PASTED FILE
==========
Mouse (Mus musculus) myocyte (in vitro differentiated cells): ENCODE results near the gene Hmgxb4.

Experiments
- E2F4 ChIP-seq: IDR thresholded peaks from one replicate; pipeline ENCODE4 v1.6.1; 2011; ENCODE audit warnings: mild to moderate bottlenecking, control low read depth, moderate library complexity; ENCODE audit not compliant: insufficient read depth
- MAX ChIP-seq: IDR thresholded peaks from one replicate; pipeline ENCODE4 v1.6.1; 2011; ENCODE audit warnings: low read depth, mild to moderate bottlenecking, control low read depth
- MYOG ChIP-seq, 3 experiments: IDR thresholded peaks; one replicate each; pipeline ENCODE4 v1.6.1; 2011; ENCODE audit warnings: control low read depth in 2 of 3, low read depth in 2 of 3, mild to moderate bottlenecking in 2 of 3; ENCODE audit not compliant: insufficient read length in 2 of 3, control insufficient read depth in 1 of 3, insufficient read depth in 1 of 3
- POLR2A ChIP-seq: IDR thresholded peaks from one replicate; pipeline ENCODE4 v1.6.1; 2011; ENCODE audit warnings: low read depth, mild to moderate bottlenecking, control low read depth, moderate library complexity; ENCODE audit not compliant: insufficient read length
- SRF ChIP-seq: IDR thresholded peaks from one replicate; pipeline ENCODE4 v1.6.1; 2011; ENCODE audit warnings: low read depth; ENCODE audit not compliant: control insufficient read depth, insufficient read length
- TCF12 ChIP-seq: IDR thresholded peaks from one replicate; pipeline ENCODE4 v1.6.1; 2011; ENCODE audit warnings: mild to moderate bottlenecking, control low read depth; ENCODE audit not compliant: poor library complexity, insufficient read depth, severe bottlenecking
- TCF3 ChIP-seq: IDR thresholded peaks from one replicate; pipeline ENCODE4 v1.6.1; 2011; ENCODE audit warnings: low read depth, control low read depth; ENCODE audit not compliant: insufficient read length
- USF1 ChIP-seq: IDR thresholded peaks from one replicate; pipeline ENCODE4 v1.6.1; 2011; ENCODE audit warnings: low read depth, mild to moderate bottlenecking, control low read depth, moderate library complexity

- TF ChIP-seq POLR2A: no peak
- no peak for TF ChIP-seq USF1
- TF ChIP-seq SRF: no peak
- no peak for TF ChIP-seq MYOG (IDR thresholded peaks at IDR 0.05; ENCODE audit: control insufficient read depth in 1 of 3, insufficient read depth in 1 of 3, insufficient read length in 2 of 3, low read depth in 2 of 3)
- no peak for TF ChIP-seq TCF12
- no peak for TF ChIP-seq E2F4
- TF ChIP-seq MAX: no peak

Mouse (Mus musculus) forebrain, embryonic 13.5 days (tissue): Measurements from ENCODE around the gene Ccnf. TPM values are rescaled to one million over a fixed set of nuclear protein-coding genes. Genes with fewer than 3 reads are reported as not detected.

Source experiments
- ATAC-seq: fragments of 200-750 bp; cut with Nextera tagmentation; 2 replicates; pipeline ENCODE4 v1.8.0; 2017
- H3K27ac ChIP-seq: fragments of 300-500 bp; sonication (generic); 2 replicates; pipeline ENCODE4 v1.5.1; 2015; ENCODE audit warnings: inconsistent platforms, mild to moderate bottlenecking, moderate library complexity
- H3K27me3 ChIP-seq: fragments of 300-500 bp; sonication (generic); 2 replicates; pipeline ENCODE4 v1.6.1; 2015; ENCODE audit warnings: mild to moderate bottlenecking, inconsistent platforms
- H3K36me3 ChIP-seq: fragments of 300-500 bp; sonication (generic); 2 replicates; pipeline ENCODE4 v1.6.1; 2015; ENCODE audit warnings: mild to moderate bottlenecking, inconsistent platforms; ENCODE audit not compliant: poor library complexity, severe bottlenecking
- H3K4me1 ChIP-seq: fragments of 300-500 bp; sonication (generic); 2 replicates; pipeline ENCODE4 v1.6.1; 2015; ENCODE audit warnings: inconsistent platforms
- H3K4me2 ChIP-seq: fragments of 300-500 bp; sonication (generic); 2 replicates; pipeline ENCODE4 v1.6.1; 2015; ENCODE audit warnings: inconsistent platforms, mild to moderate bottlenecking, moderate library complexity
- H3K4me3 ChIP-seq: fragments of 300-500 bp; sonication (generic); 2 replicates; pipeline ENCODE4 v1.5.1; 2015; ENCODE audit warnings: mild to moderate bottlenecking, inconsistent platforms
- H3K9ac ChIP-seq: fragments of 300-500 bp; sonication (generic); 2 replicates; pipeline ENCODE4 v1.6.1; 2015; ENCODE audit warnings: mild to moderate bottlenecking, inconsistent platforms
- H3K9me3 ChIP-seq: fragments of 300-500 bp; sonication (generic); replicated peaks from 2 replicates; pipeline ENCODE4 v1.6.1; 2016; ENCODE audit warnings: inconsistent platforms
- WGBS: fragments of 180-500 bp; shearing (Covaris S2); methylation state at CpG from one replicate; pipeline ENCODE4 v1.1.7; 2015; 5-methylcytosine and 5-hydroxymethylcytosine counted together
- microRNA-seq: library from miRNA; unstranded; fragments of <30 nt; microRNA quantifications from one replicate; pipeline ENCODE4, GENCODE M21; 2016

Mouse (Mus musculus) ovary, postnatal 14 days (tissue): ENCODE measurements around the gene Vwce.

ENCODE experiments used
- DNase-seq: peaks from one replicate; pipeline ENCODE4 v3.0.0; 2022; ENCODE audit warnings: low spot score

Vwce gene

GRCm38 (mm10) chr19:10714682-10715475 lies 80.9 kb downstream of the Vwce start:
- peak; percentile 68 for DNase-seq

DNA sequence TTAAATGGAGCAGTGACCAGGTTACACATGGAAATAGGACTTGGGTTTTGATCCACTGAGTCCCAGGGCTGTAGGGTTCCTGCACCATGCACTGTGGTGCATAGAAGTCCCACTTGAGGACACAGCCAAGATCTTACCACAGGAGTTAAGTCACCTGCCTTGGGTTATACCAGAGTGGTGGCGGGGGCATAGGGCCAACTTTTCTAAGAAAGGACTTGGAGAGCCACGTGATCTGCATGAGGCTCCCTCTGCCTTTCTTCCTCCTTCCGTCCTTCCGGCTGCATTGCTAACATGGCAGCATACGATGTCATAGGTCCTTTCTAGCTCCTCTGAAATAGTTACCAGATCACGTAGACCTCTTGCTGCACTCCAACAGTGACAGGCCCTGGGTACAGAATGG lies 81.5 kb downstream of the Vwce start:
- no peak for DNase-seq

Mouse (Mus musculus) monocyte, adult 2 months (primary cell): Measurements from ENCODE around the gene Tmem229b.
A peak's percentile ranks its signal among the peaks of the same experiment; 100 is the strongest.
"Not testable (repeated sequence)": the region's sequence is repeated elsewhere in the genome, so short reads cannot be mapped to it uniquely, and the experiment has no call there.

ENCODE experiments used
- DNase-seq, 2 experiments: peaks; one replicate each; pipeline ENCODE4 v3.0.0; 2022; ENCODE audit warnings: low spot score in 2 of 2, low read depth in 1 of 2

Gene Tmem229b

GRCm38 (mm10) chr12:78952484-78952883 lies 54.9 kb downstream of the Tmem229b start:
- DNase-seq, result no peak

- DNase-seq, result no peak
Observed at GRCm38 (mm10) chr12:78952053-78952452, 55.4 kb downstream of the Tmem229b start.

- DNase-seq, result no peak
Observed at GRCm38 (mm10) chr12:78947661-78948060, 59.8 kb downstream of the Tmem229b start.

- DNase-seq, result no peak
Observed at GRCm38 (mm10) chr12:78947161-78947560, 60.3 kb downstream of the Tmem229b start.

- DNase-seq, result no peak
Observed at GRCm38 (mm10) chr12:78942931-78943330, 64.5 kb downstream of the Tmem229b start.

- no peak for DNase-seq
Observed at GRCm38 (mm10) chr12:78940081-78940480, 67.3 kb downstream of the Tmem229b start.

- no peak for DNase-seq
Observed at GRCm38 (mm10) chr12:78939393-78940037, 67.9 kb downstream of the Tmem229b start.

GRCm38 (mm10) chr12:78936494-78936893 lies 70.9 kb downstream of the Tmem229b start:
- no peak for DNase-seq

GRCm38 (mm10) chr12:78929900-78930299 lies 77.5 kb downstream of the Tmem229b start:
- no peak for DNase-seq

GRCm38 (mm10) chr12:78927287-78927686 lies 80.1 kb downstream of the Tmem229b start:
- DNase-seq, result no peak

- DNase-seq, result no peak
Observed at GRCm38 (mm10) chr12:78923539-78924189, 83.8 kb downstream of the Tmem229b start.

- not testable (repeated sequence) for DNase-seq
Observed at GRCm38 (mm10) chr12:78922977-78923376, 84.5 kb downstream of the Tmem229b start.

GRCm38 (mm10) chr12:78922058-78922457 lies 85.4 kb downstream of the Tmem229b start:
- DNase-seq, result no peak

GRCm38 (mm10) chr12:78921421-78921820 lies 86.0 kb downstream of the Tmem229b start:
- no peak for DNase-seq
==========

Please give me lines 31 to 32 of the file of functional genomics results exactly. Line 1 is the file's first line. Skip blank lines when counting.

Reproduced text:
Mouse (Mus musculus) ovary, postnatal 14 days (tissue): ENCODE measurements around the gene Vwce.

ENCODE experiments used